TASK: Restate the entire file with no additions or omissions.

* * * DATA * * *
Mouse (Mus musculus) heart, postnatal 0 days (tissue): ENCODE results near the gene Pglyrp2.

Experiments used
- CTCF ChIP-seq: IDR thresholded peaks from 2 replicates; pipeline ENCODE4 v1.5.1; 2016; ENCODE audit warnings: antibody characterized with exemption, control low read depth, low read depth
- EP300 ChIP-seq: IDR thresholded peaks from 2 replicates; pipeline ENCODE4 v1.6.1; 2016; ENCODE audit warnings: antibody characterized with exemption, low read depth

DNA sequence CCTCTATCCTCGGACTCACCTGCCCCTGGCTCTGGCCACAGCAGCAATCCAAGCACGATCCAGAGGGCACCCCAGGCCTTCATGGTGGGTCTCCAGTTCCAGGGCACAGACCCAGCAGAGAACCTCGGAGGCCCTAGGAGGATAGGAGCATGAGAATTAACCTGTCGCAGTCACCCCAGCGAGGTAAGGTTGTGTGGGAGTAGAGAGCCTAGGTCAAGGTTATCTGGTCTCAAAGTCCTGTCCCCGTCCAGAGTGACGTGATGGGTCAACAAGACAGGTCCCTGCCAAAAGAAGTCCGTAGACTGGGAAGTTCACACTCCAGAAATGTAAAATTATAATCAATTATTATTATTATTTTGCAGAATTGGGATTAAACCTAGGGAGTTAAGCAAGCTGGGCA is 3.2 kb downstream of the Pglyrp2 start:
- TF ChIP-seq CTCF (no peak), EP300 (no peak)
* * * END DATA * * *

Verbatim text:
Mouse (Mus musculus) heart, postnatal 0 days (tissue): ENCODE results near the gene Pglyrp2.

Experiments used
- CTCF ChIP-seq: IDR thresholded peaks from 2 replicates; pipeline ENCODE4 v1.5.1; 2016; ENCODE audit warnings: antibody characterized with exemption, control low read depth, low read depth
- EP300 ChIP-seq: IDR thresholded peaks from 2 replicates; pipeline ENCODE4 v1.6.1; 2016; ENCODE audit warnings: antibody characterized with exemption, low read depth

DNA sequence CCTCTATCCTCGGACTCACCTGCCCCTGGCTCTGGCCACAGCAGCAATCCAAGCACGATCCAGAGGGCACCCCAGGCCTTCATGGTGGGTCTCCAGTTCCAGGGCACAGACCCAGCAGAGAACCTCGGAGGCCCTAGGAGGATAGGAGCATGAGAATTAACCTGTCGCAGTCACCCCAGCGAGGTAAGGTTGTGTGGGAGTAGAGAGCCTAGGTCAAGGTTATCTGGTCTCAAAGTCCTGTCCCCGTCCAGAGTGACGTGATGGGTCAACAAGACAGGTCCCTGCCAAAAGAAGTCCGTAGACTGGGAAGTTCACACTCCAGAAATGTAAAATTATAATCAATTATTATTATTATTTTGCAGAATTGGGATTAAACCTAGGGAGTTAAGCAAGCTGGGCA is 3.2 kb downstream of the Pglyrp2 start:
- TF ChIP-seq CTCF (no peak), EP300 (no peak)